Your match to a second cousin, for example, will have a significant amount of shared DNA, and second cousins share common great-grandparents – 2 of 8 people in that generation on your tree – so relatively easy to identify – as these things go.
The chart below shows the expected percentage of shared DNA in a given match pair, in this case, first and second cousins with a first-cousin-once-removed thrown in for good measure. Also shown is the expected amount of shared centiMorgans for the given relationship, the average amount of shared DNA from a crowd-sourced project titled The Shared cM Project by Blaine Bettinger, and the range of shared DNA found in that same project.
A pedigree chart of my family members fitting those categories is shown below, plus the actual amount of shared cMs of DNA to the right.
The chart below shows my DNA matches to my first-cousin-once-removed (1C1R), Cheryl.
Since we do match at Family Tree DNA above the match threshold, I can view all of my matching segments to Cheryl down to 1cM and 500 SNPs.
Just as a matter of interest, I’ve color coded the cM segments:
- >10 cM = green
- 7-10 cM = yellow
- <7 = red
This means that if these were the largest matching segments, you would or would not be able to see them at the various thresholds of 7 and 10 cM.
If the matching threshold is at the default of 7cM, the green and yellow segments would be displayed.
If the matching threshold was set at 10, only the green cM segments are going to be shown.
At Family Tree DNA, you can select various threshold display options when using the chromosome browser tool, but not for initial matching. In other words, you have to match at their default threshold before you can see your smaller segments or alter your threshold display.
Some people want to see all of their DNA that matches, and some only want to see the large and compelling pieces, those green segments. Neither choice is wrong, simply a matter of personal preference and individual goals.
The “large and compelling” part of that statement brings me back to why you’re participating in genetic genealogy in the first place, those individual goals. The larger segments are going to lead to common ancestors who are generally easier to find and identify, unless you have an unidentified parent or a misattributed parental event.
You would never start with smaller segments in terms of matching, but that does not mean those smaller segments are never useful. In fact, after you’ve managed to analyze all of your low hanging fruit, and you’re ready to research or concentrate on those ugly brick walls, groupings of those smaller segments in descendants may just be your lifesaver.
However, now I’m curious. How many of those smaller segments do stand up to the test of parental phasing, meaning they match both me and my parent? If my match (Cheryl) matches both me and my parent, then Cheryl does not match me by chance on that segment, so the match is genealogical in nature, the matching DNA proven to have descended to me from my mother.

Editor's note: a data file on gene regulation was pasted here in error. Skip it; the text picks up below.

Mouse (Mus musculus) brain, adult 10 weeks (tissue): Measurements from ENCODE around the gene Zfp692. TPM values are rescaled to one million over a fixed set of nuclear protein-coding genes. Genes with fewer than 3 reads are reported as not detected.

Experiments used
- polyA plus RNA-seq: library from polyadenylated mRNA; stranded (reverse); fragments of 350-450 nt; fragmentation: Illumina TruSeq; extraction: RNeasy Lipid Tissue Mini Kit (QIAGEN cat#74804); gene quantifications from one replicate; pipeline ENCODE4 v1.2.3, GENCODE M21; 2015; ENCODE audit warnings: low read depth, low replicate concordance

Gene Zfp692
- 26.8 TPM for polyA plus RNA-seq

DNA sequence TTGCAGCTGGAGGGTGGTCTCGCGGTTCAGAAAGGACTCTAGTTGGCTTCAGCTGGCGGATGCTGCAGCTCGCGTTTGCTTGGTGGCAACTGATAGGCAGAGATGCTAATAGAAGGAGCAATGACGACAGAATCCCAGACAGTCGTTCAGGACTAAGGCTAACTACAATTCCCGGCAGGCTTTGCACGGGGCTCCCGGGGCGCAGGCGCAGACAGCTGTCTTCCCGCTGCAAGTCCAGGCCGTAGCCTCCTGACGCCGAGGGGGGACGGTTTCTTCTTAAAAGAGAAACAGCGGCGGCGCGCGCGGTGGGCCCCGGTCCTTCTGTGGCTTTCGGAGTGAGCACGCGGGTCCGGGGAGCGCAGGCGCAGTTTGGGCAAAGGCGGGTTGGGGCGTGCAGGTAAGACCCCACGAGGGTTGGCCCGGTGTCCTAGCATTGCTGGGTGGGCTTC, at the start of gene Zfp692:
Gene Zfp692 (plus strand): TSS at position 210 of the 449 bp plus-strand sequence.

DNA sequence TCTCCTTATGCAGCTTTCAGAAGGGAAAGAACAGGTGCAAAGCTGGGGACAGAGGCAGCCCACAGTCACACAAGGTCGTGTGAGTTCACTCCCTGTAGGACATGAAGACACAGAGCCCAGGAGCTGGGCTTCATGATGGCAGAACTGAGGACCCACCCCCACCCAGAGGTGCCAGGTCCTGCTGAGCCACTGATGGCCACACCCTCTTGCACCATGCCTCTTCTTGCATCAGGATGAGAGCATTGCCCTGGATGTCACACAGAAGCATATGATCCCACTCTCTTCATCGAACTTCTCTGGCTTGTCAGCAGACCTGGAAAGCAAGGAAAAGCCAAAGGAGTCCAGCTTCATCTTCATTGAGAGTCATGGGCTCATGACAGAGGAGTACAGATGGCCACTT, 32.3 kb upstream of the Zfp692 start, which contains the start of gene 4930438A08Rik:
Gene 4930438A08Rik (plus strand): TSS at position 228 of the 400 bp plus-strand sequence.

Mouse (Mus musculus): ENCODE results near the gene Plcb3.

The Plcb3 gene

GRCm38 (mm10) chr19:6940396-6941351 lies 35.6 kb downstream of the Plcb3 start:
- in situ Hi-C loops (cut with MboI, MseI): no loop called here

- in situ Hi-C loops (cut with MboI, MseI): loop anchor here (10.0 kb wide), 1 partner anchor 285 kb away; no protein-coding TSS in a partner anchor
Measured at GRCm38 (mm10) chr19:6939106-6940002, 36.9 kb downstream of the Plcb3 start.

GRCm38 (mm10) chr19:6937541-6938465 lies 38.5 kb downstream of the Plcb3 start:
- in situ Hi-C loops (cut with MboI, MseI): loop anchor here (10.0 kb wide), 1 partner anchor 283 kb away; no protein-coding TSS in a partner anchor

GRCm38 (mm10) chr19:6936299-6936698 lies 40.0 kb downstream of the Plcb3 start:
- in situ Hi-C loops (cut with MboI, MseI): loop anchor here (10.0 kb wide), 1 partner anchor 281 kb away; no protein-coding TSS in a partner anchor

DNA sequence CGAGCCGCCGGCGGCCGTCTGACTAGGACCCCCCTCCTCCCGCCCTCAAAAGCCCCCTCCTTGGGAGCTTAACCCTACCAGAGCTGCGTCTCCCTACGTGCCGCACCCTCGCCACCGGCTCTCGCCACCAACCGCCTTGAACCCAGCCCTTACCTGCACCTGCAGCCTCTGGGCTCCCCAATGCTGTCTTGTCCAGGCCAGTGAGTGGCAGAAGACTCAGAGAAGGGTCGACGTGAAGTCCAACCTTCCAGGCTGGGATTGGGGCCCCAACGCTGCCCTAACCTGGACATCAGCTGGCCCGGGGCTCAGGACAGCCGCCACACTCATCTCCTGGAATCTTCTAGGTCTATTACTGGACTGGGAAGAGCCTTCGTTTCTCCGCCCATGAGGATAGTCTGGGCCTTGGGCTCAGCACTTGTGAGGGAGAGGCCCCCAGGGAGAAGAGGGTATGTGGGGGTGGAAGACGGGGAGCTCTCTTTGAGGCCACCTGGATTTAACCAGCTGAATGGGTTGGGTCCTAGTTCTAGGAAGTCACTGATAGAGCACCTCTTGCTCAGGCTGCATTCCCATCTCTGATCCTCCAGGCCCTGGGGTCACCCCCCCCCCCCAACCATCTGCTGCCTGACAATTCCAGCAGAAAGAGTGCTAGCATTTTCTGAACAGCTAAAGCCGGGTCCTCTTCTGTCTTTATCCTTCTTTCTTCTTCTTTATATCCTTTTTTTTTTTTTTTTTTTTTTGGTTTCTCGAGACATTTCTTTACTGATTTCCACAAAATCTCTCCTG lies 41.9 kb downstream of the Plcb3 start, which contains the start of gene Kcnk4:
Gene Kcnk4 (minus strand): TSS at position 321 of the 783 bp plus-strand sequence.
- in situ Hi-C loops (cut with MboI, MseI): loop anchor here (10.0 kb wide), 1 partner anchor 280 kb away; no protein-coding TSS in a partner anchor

In order to phase my results with Cheryl against my mother, I copied Mother’s results into the same spreadsheet, above, color coding our rows so you can see them easier. “Cheryl matching Mom” rows are apricot and “Cheryl matching me” rows are yellow.
You can see that in some cases, like the first two rows, the two rows are identical which means I inherited all of Mom’s DNA in that segment and Cheryl inherited the same segment from her father, matching both Mom and me.
In other cases, I inherited part of Mom’s DNA on a particular segment. I could also have inherited none of a particular segment.
In fact, of the 27 segments where I match Mom on any part of the segment, I match her on the entire segment 18 times, or 66.6% and on part of the segment 9 times, or 33.3%.
I left the color coding in the cM column the same as it was before, in my rows, to indicate small, medium and large segments. The small segments are red, which would be the most likely NOT to phase with my mother, in other words, the most likely to be Identical by Chance, not descent. If Cheryl and I are Identical by Chance on these segments, it means that the reason I’m matching Cheryl is NOT because I inherited that chunk of DNA from mother. If Mom and I both match Cheryl, then Cheryl and I are Identical by Descent, meaning I inherited that piece of DNA from my mother, so the match is not because Cheryl’s DNA is randomly matching that of both of my parents.
In the spreadsheet below, I removed mother’s rows to eliminate clutter, but I color-coded mine. The rows that show red in the CHR and SNP columns BOTH are rows that did NOT phase with my mother, meaning these matches were indeed identical to Cheryl by chance. The rows that are red ONLY in the cM column (and not in the CHR column) are small segments that DID phase with my mother, so those are identical by descent (IBD).
Here’s the interesting part.
- All of the large segments, 10cM and over passed phasing. They are legitimate IBD matches.
- One of 2 of the medium cM matches passed phasing.